Benefits for UK rail freight in accelerated infrastructure programme
A programme of infrastructure development brought forward by the UK government today, can give the rail freight sector cautious optimism. A commitment to spread the current building boom around the country can provide opportunities for much needed stability and growth.
Prime Minister Boris Johnson has delivered a speech to the UK, saying that his government will deliver a speeded up and intensified version of their manifesto pledges of investment and infrastructure spending. In today’s RailFreight Live, an exclusive report will be broadcasted about this news.
Initial investment of five billion pounds
The prime minister was speaking at a visit to an industrial site in Dudley in the West Midlands of England. The area was once the centre of the Black Country, Britain’s heavy industry heartland. However, while the region has struggled economically for several decades, and no longer echoes to the sound of innumerable freight trains, it is now better known for technical innovation and is also at the northern end of the HS2 project.
An initial investment of five billion British pounds (5.5 billion euros) was pledged by the prime minister to, as he put it, build back better, build back greener, and build back faster. Britain is suffering from the economic aftershock of the coronavirus pandemic, and he said that however this must be seen as an “absolutely massive opportunity”, to bring to the country many of the projects that have been neglected for decades.
Indirect benefits for rail
The rail freight sector was not directly addressed at any point in the forty-minute address. However, much of what the prime minister delivered, had implications for the industry. Critically, the programme of building announced will require delivery of the raw materials necessary to complete, among others, a promise to build forty new hospitals and a ten-year programme of schools building.
Geographical balancing of the national economy was a recurring theme, but Johnson emphasised that this will not come at the expense of development in London, where a long-term building boom has underwritten much rail freight business during the twenty-first century. “We have a capital city in so many ways the capital of the world”, said Johnson. “Yet too many parts of our country have felt left behind as though someone had taken a strategic decision that they did not matter as much as the metropolis. I don’t mean impeding the success of London – far from it. We will unleash the potential of the entire country.”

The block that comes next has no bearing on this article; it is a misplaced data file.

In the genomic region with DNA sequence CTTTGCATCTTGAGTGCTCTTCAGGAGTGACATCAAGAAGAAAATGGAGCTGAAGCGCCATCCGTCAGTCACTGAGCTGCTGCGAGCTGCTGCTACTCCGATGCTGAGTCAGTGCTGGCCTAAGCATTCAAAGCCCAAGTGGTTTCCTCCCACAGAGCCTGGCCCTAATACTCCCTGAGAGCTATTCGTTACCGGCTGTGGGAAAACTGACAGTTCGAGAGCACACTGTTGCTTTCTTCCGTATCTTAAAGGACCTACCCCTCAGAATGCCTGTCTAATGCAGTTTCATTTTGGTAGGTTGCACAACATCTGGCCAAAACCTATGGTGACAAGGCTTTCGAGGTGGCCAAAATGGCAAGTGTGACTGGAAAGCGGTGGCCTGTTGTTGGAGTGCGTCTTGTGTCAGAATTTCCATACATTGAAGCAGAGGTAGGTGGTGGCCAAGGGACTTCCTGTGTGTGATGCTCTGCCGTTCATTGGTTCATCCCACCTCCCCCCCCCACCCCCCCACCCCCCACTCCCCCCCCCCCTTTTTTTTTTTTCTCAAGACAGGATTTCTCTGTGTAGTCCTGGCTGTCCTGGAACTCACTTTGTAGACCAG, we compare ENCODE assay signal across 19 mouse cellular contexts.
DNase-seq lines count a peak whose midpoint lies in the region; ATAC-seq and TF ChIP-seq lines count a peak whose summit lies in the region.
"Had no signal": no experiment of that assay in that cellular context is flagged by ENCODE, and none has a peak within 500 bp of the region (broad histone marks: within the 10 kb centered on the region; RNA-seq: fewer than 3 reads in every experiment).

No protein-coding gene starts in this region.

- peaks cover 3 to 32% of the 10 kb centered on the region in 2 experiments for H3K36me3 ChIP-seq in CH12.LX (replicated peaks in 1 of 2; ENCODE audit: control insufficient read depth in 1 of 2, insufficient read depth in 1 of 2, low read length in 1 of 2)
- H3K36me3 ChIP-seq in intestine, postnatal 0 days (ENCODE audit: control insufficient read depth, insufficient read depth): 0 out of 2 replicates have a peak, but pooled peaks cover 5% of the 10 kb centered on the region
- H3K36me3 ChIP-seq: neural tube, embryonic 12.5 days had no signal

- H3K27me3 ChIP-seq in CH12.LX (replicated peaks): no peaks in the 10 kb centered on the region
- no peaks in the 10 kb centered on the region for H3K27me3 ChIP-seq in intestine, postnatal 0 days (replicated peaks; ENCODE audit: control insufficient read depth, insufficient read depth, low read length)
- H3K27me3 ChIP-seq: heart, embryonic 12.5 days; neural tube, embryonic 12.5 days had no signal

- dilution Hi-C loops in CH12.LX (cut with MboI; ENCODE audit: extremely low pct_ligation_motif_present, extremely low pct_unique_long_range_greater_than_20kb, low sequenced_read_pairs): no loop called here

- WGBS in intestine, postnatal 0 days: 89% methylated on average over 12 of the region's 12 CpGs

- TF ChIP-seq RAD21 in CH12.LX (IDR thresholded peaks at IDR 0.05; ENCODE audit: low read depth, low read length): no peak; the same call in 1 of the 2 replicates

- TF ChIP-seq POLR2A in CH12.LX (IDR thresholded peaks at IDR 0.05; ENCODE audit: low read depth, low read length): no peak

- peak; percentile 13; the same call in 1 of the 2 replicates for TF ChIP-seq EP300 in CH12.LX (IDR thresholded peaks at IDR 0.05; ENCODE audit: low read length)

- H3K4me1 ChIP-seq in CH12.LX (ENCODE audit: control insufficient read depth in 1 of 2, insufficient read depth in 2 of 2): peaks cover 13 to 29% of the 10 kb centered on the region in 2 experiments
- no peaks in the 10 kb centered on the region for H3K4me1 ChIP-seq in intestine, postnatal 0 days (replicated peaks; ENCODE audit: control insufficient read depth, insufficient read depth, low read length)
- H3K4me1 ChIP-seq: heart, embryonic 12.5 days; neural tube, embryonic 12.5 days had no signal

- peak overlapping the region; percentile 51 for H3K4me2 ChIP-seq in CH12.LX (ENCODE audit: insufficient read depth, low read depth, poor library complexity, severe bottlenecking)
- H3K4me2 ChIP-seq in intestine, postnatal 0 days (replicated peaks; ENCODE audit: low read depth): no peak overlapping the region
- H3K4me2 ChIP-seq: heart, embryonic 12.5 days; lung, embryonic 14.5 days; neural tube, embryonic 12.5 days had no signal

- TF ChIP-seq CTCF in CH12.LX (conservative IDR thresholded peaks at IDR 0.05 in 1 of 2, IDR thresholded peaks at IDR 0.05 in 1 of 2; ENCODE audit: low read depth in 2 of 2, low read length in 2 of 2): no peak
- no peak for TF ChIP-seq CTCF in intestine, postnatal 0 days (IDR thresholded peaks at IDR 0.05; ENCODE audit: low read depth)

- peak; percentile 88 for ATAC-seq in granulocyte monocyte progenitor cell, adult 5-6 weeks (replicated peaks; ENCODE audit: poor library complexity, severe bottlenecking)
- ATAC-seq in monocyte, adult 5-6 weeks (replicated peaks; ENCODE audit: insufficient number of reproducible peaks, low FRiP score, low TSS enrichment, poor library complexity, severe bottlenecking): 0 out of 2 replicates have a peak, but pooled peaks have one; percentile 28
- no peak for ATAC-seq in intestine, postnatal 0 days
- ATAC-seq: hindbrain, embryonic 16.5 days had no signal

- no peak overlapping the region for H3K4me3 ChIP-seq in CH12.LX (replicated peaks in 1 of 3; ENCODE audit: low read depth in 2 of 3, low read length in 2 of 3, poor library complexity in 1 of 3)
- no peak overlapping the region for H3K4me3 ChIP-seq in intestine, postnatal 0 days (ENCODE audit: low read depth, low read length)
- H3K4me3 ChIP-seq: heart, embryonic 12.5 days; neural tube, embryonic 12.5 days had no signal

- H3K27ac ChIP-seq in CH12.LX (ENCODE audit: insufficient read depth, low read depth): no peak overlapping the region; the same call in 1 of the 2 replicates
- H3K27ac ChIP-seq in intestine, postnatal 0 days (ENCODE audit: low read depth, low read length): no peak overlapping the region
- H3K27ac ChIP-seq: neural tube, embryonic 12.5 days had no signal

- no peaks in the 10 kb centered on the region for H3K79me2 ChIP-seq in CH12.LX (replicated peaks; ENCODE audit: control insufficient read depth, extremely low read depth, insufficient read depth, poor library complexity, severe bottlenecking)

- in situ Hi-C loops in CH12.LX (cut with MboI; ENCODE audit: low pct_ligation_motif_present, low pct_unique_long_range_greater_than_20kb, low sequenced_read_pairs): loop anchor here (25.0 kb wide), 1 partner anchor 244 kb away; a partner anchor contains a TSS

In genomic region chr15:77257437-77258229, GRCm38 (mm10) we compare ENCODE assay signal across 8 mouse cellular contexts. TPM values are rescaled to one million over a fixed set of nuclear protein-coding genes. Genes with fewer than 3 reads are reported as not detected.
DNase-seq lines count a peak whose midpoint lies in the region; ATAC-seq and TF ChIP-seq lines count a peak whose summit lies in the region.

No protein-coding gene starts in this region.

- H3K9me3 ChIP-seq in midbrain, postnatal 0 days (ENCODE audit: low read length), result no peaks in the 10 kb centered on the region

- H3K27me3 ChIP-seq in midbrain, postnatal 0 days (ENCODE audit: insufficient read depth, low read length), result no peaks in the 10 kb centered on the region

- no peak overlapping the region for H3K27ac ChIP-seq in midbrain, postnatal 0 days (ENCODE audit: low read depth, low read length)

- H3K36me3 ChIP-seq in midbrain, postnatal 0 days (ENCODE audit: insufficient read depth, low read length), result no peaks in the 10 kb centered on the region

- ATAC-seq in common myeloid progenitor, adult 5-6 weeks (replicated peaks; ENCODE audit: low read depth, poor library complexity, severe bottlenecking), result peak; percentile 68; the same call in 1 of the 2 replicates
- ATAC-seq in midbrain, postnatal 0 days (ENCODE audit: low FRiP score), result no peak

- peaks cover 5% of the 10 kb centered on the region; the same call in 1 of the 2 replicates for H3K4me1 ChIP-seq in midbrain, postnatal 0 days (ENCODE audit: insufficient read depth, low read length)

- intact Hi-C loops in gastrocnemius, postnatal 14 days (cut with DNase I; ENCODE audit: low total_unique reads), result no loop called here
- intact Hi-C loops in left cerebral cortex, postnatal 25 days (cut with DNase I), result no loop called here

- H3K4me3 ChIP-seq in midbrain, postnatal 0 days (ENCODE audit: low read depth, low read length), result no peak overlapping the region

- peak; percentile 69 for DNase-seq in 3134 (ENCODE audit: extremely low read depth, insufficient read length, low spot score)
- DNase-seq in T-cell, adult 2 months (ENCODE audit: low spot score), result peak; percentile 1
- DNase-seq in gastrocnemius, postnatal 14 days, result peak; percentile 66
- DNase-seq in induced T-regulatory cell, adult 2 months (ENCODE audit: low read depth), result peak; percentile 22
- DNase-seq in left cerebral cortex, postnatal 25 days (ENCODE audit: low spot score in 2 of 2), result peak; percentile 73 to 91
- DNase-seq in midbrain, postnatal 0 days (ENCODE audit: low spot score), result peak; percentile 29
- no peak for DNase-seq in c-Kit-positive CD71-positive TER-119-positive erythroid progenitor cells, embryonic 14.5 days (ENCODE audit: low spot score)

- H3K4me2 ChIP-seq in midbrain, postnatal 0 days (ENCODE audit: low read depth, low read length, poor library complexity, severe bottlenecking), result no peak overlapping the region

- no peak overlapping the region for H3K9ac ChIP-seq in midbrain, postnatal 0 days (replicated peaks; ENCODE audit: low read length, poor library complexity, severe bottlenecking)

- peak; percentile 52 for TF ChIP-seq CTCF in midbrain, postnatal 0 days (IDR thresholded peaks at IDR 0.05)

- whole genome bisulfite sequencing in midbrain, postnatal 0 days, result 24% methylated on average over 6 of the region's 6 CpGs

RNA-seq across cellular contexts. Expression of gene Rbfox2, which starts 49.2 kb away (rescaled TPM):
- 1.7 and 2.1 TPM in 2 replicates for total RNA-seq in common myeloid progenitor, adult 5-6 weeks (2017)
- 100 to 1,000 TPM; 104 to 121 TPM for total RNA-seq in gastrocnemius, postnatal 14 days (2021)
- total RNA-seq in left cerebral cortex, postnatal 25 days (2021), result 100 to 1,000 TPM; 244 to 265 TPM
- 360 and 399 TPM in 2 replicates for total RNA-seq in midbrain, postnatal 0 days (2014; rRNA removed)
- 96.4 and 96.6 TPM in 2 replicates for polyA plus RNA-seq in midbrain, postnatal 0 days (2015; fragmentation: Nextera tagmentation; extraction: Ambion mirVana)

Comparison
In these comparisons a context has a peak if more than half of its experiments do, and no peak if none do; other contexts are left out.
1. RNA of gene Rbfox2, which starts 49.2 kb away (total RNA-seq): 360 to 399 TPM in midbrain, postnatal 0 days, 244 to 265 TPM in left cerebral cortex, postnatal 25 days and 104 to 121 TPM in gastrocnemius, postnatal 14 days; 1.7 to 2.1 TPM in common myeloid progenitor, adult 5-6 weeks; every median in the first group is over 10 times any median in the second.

Spend on transport
In a stark reversal of policy from previous administrations led by the prime minister’s Conservative Party, there was an absolute rejection of the lack of public spending of years gone by.
The austerity, which was the response to the 2008 financial crisis, is off the agenda. “It’s time that the system recognised that talent and genius are expressed as much by hand and eye as by spreadsheet and essay”, Johnson said, in a pledge for industrial job creation.
In what was interpreted as a direct commitment to improving transport connections, the prime minister committed to “a massive new plan to build and rebuild those vital connections to every part of the UK. Now is the time to rebuild that incredible partnership between England, Scotland, Wales and Northern Ireland.”
Unlock Manchester to unlock the North
Johnson made specific reference to solving many of the problems that have blighted rail freight operations in the north of England. “Better road, better rail, unlocking the central Manchester bottleneck that delays services across the North.”
That pledge will sit well with groups who advocate extending the railway network, and must be especially encouraging for campaigners seeking a rebuild link between Manchester and the East Midlands, connecting the towns of Buxton and Matlock, and providing a direct freight route from the aggregates quarrels of the north to the markets and projects of the South East and London.
Road building can help rail
Conservationists may be alarmed at a commitment to significantly upgrade the main trunk road between London and Edinburgh – the historic A1. It does however represent a significant project opportunity for rail delivered materials, and it is indicative of the scale of project work planned by the government in response to the coronavirus crisis.
Several more commitments were made to infrastructure development. “Build, build, build”, said the prime minister. “If we deliverer this plan together we will build our way back to health. Stronger, better and more united than ever before”, he said, and concluded with a resolution that the country must first get down to the hard and painstaking work of restarting the economy.
More later in the week
The rail freight industry can now look forward to a more detailed presentation, later this week, from the UK chancellor, Rishi Sunak. The prime minister has charged him with leading what is being branded as ‘Project Speed’. In many ways, speed is exactly what the rail freight sector can deliver.
Do you want to hear more about the 740-metre trains in the Netherlands and surrounding countries? It will be the topic of discussion in today’s RailFreight Live. This will be broadcasted at 1pm on our YouTube Channel.